In a civilization which has lost the meaning of life, the most useful thing a Christian can do is to live—and life, understood from the point of view of faith, has an extraordinary explosive force. We are not aware of it, because we only believe in “efficiency,” and life is not efficient. But this life alone can break the illusions of the modern world by showing everyone the utter powerlessness of a mechanistic view.
It has been said that the road to Hell is paved with good intentions. Jana Riess’ new book Flunking Sainthood is an encouraging word to those of us who have approached traditional spiritual disciplines with good intentions, only to end up frustrated by failure.
We believe what we do not completely understand or feel. Because of this, we are tempted to establish more “certain” criteria to evaluate our spiritual state. Through a preoccupation with legalism, mysticism, or ascetism, we lose focus on Christ… and become proud, self-centered, and exclusive.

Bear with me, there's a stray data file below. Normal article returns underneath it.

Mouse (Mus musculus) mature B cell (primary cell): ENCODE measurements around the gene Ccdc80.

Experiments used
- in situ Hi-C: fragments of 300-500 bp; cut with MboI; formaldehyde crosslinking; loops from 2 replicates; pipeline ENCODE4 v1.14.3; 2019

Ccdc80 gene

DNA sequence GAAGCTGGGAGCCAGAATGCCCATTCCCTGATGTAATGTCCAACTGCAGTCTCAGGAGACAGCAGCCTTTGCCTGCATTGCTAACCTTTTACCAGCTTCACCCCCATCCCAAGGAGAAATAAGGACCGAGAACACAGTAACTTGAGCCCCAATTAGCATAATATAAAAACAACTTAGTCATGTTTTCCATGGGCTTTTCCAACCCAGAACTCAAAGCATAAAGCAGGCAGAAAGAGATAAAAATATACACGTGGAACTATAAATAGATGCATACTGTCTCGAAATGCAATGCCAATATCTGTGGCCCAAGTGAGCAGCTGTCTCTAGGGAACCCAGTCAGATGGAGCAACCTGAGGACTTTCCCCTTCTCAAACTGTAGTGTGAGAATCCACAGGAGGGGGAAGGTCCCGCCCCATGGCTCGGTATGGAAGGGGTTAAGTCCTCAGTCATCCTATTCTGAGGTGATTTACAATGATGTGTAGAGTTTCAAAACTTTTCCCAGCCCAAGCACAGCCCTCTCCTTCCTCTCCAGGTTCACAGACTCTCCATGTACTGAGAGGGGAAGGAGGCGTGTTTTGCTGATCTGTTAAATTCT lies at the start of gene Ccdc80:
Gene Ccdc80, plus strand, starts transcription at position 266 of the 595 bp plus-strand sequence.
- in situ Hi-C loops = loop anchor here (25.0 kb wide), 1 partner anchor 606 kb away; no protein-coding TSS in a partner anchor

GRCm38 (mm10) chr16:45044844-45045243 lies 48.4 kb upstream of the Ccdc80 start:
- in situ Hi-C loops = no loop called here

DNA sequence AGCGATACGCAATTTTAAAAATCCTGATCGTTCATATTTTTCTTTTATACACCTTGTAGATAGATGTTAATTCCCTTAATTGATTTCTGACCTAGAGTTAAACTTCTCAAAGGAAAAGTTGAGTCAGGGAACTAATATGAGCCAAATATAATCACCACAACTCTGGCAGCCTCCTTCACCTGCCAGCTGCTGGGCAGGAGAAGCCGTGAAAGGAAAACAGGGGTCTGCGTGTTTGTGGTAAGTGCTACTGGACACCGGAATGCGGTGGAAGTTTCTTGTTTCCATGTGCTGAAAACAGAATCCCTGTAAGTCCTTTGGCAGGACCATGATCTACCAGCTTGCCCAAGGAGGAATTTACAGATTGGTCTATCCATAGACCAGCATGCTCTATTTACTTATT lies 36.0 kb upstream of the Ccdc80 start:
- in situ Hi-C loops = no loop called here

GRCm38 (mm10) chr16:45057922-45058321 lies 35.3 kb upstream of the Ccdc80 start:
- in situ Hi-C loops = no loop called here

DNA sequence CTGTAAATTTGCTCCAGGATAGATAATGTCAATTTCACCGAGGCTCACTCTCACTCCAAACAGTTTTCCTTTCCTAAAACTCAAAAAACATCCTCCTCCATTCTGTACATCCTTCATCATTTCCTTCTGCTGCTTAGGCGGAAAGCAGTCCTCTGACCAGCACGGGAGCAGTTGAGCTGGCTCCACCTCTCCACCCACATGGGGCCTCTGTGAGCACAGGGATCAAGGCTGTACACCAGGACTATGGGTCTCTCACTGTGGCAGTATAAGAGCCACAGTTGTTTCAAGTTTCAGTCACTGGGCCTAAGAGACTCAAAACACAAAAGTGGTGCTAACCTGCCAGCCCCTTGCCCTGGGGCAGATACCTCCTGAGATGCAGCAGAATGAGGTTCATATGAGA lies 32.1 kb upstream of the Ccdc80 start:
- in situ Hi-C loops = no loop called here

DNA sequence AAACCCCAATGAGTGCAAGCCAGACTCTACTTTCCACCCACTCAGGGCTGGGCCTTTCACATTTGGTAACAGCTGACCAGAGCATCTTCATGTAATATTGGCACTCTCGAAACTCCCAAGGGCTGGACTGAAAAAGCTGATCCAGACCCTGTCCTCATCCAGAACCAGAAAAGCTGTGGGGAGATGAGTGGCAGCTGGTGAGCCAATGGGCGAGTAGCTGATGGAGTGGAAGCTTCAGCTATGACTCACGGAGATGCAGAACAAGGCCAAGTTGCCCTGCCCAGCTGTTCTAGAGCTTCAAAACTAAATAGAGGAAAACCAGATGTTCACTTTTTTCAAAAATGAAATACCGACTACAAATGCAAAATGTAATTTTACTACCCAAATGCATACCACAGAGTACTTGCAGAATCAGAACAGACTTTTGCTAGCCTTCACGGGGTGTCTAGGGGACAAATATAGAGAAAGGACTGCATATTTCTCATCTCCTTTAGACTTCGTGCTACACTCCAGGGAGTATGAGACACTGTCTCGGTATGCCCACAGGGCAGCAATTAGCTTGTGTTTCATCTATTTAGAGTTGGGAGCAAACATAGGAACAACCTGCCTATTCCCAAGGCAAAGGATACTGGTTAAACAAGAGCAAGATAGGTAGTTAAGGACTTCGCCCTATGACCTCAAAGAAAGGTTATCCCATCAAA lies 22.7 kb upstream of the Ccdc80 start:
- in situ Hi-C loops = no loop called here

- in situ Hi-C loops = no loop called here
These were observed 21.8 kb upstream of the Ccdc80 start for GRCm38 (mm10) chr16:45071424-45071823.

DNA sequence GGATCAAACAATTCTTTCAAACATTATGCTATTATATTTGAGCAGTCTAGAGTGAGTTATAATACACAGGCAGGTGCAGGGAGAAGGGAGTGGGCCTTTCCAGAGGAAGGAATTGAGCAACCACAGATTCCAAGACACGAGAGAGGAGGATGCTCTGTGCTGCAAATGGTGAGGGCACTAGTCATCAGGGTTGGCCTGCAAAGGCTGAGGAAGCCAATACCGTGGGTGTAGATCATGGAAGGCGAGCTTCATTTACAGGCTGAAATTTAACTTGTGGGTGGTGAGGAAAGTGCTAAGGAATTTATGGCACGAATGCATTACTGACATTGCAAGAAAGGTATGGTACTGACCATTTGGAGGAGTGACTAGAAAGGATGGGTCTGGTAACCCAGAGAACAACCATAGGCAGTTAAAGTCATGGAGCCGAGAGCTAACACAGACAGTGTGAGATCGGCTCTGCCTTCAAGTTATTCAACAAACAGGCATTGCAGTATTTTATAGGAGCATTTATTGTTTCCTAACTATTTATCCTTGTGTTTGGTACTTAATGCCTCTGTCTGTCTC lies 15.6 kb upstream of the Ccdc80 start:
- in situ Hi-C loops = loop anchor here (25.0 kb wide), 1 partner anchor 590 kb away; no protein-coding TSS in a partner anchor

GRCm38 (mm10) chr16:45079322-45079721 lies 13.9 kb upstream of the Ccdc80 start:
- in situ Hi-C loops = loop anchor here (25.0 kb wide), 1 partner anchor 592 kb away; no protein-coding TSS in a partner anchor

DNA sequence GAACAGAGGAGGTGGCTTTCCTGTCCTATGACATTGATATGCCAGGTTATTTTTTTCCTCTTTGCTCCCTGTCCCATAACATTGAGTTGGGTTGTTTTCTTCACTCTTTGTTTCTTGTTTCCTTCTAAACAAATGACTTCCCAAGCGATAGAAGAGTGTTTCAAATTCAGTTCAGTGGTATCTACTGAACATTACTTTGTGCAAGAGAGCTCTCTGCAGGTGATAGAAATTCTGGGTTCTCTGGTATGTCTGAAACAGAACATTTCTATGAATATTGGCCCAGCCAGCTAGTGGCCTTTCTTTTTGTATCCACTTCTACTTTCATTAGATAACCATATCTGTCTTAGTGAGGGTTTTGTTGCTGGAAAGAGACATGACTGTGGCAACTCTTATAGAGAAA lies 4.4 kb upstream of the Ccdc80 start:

All the ordinary places and events of our lives hold the potential to become houses of God, gateways of heaven. Every moment holds the possibility of revealing the hidden God in our midst. The reason knowing God does not consist of an endless stream of ecstatic and extraordinary experiences is because God wants us to learn to see him in the ordinary!
According to the Christian tradition, the greatest sin is that of spiritual pride. Spiritual pride mimics righteousness but its fruit is evil – hatred, intolerance, and division – and leads us to look down on others and hold them in contempt. We must be ever mindful of the danger of spiritual pride, especially in the midst of our greatest spiritual advances.